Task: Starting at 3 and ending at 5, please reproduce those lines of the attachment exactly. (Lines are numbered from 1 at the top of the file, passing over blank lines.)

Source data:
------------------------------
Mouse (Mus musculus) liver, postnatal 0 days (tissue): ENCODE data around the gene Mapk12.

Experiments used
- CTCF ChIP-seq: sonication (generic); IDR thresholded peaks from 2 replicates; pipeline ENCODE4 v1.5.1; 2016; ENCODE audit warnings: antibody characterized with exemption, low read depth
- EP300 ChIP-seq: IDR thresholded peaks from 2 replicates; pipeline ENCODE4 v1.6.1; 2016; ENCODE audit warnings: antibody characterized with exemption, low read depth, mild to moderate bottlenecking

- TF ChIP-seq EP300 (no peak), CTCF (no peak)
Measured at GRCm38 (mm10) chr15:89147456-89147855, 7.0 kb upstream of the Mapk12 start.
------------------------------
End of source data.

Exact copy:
- CTCF ChIP-seq: sonication (generic); IDR thresholded peaks from 2 replicates; pipeline ENCODE4 v1.5.1; 2016; ENCODE audit warnings: antibody characterized with exemption, low read depth
- EP300 ChIP-seq: IDR thresholded peaks from 2 replicates; pipeline ENCODE4 v1.6.1; 2016; ENCODE audit warnings: antibody characterized with exemption, low read depth, mild to moderate bottlenecking

- TF ChIP-seq EP300 (no peak), CTCF (no peak)